Something else that I love about both the SL2 and the M50 for video is that they both have a 3.5mm mic input. That’s a great feature if you want higher production value because it allows you to use an external mic instead of the on camera one. So I can easily connect a shotgun mic to either camera and I’m ready to go. This a really nice compact setup, it’s light, you’ll get great video and great audio. It’s just perfect for vlogging, shooting talking head video and really anytime where you want more directional sound pick up, instead of an omnidirectional microphone that will pick up sound from everywhere. There are a lot of outstanding microphone choices and I’ll put links in the the description to some of my favorites. I also did a comparison of some of the most popular shotgun microphones to help you pick a great option within your budget. Now as far as using a lavalier microphone, I can use a wired lav if I don’t mind being tethered to the camera. Or I can even go wireless if I want. I can connect my Sennheiser AVX with an XLR to 3.5mm adapter to the camera and now I’m getting a lav mic that is wireless so I don’t have to worry about being attached to the camera, and I can always put it down and step back and the mic is still on me. As far as audio goes, it’s again a tie between the Canon SL2 and the M50.
Next let’s talk about the size, weight and build quality. These cameras have a similar build quality. Canon definitely focused on creating pretty solid camera bodies with good and secure grips on both the SL2 and th M50.. The SL2, for a DSLR is crazy light, even with the 15-55mm kit lens it still weighs less than 2 lbs. Now, of course, the M50, being a mirrorless camera is a lot smaller and even lighter at a little over a pound with the 15-45mm kit lens. So as far as portability goes, I’m going to give the advantage to the M50 because it’s smaller and lighter than the SL2.
Next I want to talk about the viewfinders. The SL2, being a DSLR has an optical viewfinder. On the other hand, the M50 has an electronic viewfinder. What I like about optical viewfinders is that the give you a sense of being “in the scene”. A good optical viewfinder can also be a great option when shooting in very low light and the responsiveness and resolution don’t suddenly drop. On the other hand, an electronic viewfinder gives you a larger view of the scene and helps with immediate feedback of the changes you’re making to an exposure. I’m not going to give either of these the advantage because, for me, it’s less a matter of which is better and more a question of how you use your camera and what you prefer.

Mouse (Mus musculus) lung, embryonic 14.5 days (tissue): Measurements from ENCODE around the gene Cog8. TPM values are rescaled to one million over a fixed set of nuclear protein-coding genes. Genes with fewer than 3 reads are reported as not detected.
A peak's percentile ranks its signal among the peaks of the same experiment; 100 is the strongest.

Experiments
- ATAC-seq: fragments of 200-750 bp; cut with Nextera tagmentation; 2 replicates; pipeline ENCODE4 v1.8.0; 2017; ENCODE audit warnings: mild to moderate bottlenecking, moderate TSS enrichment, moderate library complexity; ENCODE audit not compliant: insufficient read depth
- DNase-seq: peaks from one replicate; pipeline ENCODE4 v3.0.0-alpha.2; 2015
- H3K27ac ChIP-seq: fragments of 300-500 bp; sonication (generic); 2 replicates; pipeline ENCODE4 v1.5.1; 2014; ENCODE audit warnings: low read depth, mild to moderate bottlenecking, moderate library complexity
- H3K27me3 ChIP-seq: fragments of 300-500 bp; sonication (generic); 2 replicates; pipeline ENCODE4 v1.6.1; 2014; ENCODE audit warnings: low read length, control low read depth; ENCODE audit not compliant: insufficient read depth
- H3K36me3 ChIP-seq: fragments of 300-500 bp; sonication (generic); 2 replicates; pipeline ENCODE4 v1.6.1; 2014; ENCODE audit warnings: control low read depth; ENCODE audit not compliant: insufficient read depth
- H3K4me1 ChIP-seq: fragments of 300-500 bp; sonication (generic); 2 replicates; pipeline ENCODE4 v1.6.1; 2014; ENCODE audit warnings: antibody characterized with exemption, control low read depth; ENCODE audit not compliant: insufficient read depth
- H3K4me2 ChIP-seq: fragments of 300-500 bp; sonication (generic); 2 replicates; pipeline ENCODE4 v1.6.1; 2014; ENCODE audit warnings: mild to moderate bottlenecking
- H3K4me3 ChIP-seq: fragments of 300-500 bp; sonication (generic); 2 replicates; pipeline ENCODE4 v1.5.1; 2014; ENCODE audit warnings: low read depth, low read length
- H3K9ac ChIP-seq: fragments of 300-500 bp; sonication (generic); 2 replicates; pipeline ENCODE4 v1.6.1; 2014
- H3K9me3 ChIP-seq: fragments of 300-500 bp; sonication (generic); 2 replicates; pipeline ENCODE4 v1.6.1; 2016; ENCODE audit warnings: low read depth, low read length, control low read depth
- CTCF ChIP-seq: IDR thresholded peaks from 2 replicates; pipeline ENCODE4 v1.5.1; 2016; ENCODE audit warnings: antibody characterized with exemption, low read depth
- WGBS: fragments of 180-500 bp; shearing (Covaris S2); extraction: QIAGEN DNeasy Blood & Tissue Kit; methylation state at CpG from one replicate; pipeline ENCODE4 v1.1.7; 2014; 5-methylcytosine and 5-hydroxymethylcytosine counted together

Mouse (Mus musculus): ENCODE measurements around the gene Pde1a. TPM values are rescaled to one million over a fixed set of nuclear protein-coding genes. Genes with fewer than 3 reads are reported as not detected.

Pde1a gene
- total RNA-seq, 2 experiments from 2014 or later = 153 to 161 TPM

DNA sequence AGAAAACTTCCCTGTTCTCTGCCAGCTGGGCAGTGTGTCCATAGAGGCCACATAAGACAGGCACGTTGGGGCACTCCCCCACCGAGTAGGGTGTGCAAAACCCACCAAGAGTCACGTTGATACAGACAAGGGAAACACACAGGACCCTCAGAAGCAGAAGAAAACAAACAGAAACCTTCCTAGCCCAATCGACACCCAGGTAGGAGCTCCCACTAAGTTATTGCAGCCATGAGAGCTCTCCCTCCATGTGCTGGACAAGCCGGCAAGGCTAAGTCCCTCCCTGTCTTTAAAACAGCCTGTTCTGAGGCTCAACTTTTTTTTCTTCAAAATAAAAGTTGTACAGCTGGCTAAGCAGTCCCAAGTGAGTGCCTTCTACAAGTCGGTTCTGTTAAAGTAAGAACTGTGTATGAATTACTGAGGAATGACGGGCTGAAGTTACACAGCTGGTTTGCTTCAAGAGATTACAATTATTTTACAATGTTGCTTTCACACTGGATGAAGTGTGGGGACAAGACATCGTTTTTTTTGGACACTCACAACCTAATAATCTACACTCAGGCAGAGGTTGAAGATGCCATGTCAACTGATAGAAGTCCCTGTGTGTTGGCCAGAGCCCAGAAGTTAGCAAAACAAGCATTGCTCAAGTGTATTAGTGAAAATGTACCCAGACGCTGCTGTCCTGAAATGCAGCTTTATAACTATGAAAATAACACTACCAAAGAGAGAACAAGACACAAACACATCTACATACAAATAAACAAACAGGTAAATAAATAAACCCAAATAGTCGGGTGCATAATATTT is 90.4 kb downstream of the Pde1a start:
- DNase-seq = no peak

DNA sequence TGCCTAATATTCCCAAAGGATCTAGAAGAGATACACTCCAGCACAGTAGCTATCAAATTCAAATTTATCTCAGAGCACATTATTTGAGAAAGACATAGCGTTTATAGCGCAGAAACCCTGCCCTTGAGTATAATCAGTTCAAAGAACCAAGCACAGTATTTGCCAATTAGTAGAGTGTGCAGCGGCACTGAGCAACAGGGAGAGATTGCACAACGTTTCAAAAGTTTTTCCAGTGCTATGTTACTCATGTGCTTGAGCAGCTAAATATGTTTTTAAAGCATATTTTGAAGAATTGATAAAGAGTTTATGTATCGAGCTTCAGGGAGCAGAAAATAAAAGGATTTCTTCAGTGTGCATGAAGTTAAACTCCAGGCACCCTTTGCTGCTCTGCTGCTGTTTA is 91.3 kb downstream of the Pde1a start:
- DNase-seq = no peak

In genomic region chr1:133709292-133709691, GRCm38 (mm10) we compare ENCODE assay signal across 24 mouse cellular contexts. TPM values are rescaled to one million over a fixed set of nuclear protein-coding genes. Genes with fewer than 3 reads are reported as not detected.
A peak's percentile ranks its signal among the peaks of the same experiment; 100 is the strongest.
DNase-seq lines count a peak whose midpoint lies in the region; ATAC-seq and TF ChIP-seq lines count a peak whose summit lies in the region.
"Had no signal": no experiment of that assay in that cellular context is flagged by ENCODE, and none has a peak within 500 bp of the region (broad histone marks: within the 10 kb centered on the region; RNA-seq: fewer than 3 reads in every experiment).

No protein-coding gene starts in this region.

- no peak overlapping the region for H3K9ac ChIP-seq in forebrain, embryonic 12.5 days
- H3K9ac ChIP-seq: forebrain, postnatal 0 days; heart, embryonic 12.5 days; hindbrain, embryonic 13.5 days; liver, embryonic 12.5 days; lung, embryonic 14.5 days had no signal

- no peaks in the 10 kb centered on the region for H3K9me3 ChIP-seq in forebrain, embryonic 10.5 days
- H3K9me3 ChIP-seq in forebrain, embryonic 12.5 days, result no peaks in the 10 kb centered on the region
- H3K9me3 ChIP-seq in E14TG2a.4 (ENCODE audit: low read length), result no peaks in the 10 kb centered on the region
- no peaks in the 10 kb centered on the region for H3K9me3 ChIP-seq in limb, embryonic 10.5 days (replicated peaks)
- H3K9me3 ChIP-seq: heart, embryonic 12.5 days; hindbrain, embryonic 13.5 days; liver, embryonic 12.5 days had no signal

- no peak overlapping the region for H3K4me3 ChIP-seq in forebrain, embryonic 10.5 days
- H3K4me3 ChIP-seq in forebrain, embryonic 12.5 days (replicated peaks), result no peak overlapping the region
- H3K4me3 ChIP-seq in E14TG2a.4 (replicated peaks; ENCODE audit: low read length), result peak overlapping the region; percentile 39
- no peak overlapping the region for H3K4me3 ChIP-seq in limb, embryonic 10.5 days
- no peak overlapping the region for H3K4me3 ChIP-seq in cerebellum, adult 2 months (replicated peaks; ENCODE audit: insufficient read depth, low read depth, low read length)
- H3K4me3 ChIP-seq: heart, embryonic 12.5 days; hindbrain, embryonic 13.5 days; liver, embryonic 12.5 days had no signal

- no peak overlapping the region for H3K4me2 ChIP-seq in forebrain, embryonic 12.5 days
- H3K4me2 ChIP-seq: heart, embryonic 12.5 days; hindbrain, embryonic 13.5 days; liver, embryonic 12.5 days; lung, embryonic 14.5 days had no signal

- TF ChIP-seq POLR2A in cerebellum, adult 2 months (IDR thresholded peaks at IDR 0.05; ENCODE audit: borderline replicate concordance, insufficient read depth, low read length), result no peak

Both the SL2 and the M50 have a super versatile, 3” fully articulating screen. If can be flipped and then locked into position on the back on the camera to be used for liveview, or flipped again for protection and storage when it’s not in use. Then it can be flipped out to the side to face front, up or down. This is really nice when you’re using the camera at waist level, for overhead shots or on a slider. As far as the screen goes, I’m going to call this a tie.
Next let’s talk about connectivity and remote control options. Both cameras come with WIFI and Bluetooth options that work with the Canon Camera Connect app. The app lets you connect a mobile device wirelessly to both of these cameras and then transfer images of videos so that you can quickly share them. Also, both the SL2 and the M50 can use the app to remotely control the camera for pictures. So you can have the camera set up, use your phone as a remote screen, change settings and focus and take a picture. When it comes to video, both the SL2 and the M50 give you complete control over the camera using the camera connect app. You can frame your scene, change settings and then remotely start and stop recording!! That is such a cool feature and is so convenient. It makes being in front of the camera a lot easier. No more walking back and forth to the camera to start and stop, I can sit down, move myself or the camera until I get the shot exactly how I want to be, then start and stop the video right from my phone or tablet. Again, outstanding functionality from both cameras, I’m calling it a tie.